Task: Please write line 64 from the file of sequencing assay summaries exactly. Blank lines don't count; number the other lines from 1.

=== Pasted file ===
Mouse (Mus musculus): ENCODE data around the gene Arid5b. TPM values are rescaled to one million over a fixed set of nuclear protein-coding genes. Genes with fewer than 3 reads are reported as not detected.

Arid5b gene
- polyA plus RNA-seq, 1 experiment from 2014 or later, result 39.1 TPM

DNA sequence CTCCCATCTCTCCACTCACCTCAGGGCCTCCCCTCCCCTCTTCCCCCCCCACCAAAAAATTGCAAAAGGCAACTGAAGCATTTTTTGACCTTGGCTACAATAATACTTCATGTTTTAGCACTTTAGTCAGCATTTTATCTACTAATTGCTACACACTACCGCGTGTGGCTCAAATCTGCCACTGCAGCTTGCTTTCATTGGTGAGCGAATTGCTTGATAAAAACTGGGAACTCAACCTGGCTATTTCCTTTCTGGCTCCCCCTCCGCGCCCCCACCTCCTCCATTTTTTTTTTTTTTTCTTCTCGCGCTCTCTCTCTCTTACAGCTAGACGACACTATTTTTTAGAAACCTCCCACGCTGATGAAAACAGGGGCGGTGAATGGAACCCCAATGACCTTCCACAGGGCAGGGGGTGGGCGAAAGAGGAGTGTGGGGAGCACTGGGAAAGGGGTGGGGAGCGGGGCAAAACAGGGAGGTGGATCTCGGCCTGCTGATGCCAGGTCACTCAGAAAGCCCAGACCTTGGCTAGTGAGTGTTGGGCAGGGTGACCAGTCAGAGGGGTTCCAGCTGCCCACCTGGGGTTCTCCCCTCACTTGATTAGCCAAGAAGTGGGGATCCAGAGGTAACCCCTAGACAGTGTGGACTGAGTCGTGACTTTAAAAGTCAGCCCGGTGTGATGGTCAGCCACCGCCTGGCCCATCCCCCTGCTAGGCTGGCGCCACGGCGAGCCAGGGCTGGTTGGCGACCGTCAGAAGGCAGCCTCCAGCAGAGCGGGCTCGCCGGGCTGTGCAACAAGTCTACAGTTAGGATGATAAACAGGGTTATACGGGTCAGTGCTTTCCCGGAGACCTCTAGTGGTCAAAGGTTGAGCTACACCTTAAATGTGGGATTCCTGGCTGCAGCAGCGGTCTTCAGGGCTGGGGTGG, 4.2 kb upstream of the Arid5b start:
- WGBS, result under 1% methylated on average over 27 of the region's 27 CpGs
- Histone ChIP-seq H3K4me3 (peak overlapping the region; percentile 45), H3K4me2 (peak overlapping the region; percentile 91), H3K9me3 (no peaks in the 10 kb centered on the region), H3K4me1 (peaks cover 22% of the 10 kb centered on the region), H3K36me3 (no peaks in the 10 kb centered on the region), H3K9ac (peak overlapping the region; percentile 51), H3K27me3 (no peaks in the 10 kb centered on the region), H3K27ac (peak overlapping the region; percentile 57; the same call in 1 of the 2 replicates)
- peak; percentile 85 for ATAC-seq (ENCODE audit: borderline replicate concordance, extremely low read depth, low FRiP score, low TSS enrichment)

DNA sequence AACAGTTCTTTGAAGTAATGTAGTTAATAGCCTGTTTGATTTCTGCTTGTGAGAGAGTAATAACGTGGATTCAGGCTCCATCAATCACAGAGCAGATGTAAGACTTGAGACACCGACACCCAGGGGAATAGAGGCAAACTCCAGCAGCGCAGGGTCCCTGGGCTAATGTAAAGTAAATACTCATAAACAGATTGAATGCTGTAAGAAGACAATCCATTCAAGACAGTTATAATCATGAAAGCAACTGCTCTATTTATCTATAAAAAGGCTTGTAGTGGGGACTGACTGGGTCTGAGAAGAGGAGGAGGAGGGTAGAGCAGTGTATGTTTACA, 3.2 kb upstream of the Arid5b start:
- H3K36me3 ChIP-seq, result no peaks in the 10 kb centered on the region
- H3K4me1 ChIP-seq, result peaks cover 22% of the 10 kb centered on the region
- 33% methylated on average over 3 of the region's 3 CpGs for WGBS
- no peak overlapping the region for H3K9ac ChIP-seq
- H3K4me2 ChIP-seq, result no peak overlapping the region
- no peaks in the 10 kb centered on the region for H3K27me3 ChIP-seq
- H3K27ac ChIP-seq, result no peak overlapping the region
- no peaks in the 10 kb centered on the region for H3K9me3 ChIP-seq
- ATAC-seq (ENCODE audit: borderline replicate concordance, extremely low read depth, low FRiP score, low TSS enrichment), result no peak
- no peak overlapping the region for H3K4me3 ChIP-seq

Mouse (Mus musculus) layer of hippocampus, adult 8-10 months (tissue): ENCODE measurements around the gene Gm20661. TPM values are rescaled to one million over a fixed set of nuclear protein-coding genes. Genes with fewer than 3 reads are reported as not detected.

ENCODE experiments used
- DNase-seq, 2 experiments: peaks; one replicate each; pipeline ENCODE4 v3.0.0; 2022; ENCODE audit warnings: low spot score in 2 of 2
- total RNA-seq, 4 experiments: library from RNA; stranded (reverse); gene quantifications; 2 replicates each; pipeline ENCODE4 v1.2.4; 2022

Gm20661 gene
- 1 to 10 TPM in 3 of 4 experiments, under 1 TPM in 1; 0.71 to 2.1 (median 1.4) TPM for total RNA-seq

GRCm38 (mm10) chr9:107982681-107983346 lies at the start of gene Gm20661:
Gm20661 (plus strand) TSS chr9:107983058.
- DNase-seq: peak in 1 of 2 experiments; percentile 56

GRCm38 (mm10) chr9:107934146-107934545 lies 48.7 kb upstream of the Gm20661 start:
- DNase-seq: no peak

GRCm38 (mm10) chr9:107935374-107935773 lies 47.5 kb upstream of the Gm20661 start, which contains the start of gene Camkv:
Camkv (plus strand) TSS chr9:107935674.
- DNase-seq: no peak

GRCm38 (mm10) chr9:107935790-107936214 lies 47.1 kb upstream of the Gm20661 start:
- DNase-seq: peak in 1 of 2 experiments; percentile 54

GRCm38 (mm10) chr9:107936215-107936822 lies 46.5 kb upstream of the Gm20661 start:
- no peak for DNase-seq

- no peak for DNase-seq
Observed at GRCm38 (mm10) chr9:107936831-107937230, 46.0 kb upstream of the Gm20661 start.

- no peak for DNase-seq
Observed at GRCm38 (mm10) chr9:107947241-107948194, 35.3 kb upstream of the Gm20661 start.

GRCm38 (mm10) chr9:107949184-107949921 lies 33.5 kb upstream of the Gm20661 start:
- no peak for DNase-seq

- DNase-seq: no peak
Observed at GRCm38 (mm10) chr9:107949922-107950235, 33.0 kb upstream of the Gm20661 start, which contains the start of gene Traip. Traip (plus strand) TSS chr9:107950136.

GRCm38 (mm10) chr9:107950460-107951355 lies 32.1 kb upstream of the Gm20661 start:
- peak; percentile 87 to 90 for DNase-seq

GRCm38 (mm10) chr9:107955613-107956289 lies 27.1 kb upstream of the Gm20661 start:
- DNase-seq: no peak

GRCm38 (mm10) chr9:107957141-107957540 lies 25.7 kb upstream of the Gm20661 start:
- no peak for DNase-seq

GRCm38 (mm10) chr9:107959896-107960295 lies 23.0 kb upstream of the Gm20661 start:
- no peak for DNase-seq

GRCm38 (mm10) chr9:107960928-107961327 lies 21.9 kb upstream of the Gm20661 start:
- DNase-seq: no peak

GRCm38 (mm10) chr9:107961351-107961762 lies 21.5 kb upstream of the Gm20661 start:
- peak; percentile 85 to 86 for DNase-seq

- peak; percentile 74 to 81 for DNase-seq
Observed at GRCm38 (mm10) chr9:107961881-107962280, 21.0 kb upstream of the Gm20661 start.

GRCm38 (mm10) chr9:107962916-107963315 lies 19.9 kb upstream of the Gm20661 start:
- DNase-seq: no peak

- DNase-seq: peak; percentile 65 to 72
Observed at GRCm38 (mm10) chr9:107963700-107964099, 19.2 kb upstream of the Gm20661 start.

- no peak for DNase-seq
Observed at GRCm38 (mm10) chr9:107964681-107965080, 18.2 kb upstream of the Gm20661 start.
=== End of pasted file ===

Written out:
Observed at GRCm38 (mm10) chr9:107964681-107965080, 18.2 kb upstream of the Gm20661 start.